Can supercooled generators improve the efficiency of offshore wind turbines? How can ‘big data’ from sensors mounted on wind turbines help in the maintenance of wind farms? How can we calculate the effects of waves on floating wind turbines? Is it possible to forecast wind power at the height of wind turbines? Is it a good idea to combine offshore wind turbines with wave or tidal energy generators? These are some of the questions included in this research agenda for wind energy drawn up for the European Academy of Wind Energy by TU Delft professor of wind energy Gijs van Kuik and his colleague Joachim Peinke from the Carl von Ossietzky University of Oldenburg, Germany. They are fundamental scientific questions from researchers working in 11 different fields, ranging from material sciences to energy conversion, and from environmental impacts to aerodynamics. Van Kuik: ‘Most wind energy agendas, such as that of the International Energy Agency, focus on technologies for application in the short term, for example to reduce the costs of wind energy. However, this agenda looks to the future.’ Why do we need to do this? ‘The biggest wind turbines currently in use are the largest rotating machines in the world, wind turbines are more and more often used in large offshore wind farms, and the contribution of wind energy to the global energy mix is increasing. This increase in scale means there are new scientific challenges to be solved. As scientists, we are of course interested in the answers, but the main reason for coming up with answers to these long-term challenges is that they can result in game changers – radical new technologies that make it possible for wind energy to become a significant component of the energy mix.’ Paper encourages discussion Under the banner of the European Academy of Wind Energy, TU Delft professor of wind energy Gijs van Kuik and his colleague Joachim Peinke from the University of Oldenburg have drawn up a long-term research agenda for wind energy. Researchers working in 11 different fields in Europe and the US submitted their fundamental research challenges for inclusion in the agenda. The agenda will initially be published as a scientific paper with the title ‘Long-term research challenges in wind energy’, in the new open access journal Wind Energy Science. It will also be published in book form later this year. Gijs van Kuik: ‘The aim of this paper is to show that wind energy is more than just an engineering discipline that comes up with short-term solutions. Answers to fundamental research problems can help in the future development of the wind energy sector.’The main aim of the paper is to encourage discourse amongst colleagues. Van Kuik: ‘I hope that many people who read the paper disagree with our views, so that we encourage a lively scientific debate.'The EAWEwind energy research agenda will also be published in book form by Springer later in 2016. Further information For further information please contact professor Gijs van Kuik at +31 15 27 84980 or via . Article published in Wind Energy Science 9 February 2016: van Kuik, G.A.M., J. Peinke ‘Long-term research challenges in wind energy’ . The new Wind Energy Science journal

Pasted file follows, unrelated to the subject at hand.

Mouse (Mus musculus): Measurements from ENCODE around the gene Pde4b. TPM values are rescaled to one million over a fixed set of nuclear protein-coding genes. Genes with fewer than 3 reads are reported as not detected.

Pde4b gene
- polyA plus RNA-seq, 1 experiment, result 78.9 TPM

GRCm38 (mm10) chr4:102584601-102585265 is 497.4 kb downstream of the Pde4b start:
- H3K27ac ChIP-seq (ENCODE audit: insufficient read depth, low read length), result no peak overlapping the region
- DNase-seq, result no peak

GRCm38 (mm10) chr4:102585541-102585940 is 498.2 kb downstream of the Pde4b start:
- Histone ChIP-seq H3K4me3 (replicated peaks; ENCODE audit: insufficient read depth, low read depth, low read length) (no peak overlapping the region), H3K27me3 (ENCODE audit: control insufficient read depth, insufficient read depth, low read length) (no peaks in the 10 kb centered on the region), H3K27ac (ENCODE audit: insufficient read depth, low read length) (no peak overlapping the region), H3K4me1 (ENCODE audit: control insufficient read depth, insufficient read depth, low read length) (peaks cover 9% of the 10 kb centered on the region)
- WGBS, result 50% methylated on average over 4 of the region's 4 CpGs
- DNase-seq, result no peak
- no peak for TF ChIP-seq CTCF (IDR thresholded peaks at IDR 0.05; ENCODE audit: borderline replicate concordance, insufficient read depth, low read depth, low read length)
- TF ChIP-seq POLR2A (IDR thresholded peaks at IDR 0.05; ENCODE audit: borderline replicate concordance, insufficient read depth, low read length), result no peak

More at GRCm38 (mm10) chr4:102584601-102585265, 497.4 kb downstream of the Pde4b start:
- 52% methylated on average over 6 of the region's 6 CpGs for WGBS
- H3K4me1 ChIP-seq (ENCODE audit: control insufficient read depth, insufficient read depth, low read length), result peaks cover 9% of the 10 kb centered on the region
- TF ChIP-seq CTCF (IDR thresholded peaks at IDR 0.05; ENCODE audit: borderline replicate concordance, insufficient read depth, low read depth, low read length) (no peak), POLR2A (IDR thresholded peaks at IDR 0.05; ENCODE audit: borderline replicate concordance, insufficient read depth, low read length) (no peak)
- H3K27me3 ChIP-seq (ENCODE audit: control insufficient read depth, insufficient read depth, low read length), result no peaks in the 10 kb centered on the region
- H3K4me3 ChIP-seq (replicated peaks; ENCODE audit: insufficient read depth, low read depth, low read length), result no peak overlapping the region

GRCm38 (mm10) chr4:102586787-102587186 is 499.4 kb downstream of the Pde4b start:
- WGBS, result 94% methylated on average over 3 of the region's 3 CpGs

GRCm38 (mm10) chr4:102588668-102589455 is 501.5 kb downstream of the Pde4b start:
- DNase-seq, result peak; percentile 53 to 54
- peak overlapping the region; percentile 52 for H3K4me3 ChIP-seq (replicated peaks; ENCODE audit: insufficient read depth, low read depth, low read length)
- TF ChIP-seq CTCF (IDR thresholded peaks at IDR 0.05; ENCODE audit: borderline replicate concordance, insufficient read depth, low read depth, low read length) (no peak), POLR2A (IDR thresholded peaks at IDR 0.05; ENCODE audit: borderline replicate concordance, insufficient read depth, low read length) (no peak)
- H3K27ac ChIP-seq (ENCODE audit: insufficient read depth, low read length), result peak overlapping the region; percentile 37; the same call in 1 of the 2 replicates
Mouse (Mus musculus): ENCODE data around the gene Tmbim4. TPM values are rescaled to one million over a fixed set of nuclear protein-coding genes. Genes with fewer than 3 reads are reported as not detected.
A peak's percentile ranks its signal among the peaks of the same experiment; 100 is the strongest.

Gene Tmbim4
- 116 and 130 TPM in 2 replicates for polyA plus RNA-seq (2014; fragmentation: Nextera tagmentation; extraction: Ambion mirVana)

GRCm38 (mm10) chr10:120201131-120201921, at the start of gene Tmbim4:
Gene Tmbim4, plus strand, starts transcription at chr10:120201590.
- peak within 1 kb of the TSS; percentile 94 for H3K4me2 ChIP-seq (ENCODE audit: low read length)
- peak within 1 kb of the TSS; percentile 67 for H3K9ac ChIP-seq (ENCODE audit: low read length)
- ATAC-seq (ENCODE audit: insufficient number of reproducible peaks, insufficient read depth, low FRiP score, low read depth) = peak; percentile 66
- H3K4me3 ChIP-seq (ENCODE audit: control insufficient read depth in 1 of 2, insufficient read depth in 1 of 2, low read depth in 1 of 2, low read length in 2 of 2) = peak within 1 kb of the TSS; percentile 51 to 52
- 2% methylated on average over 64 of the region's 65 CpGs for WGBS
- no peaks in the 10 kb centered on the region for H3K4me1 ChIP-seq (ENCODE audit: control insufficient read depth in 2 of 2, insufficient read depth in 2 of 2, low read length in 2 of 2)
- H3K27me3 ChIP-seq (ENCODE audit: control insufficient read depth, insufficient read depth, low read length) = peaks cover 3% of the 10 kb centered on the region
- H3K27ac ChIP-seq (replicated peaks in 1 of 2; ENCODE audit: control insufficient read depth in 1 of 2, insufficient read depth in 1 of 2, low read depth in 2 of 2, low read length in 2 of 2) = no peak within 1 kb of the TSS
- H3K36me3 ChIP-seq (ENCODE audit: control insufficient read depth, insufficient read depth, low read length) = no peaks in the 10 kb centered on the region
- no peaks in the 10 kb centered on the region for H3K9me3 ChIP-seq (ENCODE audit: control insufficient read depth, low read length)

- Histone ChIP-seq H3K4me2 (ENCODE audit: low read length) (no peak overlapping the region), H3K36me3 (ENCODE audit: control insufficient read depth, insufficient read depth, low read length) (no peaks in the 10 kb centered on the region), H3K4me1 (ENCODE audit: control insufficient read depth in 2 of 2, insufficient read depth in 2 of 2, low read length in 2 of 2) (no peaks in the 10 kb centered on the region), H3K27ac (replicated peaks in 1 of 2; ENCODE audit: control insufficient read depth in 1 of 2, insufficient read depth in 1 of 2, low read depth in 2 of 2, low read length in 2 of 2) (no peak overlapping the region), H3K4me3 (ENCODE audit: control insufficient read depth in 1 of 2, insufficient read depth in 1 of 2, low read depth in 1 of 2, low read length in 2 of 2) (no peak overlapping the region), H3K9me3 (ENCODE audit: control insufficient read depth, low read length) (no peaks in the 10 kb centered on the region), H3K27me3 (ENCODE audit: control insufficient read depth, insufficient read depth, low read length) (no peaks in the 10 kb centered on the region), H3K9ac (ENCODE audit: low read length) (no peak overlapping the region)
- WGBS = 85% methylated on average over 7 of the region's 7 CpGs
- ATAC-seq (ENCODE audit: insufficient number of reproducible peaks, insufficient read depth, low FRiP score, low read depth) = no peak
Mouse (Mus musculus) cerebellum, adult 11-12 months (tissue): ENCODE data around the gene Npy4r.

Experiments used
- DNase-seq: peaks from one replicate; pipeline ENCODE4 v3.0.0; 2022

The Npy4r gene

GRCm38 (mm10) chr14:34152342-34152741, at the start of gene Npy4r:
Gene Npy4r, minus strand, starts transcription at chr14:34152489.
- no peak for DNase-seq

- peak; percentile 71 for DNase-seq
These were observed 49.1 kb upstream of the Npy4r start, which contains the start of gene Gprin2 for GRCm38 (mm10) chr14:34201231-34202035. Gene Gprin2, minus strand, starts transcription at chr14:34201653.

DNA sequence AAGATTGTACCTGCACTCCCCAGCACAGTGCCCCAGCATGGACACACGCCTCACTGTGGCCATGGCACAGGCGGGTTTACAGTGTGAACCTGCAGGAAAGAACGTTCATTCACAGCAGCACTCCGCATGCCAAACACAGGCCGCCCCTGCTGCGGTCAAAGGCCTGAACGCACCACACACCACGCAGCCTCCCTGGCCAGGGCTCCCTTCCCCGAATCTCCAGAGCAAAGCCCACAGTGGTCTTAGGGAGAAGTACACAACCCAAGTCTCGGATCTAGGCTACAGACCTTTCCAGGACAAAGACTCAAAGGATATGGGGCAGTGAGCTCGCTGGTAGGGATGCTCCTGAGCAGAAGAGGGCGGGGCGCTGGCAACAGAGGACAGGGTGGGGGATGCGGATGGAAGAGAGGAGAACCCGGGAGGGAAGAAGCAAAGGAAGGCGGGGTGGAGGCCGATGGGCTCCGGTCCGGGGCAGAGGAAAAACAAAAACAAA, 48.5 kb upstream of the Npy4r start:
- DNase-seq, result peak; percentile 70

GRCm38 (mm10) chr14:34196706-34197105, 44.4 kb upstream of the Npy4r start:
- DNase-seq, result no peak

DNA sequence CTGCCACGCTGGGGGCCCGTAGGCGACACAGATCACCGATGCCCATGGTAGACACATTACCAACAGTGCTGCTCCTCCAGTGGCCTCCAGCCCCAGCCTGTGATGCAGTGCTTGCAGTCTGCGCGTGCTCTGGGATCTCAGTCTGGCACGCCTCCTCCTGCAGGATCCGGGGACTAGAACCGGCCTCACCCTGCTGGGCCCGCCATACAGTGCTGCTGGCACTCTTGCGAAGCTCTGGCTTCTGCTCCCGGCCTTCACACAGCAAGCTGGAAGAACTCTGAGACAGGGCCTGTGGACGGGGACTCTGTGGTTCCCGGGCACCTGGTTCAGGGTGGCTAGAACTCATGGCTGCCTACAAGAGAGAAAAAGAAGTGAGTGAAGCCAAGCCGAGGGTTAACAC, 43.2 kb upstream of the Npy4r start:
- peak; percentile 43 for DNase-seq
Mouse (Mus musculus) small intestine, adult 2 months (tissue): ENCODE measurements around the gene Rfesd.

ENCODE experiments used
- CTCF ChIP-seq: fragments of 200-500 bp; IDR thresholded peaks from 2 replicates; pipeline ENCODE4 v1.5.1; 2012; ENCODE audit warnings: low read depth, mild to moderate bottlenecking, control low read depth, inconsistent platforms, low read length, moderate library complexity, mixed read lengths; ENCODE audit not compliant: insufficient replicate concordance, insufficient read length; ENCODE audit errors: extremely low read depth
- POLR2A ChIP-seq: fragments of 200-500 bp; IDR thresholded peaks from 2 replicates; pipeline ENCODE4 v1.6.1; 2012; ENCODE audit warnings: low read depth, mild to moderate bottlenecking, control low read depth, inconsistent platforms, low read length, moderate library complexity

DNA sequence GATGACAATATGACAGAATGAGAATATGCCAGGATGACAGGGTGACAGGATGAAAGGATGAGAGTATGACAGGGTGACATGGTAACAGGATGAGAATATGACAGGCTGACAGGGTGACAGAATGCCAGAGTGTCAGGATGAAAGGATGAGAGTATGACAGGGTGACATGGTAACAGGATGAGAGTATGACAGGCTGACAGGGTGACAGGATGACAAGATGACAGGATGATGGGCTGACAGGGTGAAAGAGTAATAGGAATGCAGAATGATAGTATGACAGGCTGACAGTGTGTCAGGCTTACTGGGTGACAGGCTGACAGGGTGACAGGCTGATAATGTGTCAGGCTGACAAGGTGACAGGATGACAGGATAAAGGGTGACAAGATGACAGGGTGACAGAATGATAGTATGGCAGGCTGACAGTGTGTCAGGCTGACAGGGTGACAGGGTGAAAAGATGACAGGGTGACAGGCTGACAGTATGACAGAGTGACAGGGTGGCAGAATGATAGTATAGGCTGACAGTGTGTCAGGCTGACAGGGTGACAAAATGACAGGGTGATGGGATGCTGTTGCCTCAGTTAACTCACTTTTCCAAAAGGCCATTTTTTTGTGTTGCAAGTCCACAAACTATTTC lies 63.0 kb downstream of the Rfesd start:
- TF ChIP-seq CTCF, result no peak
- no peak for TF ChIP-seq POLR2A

One way to make composite aircraft lighter: stop riveting and start bonding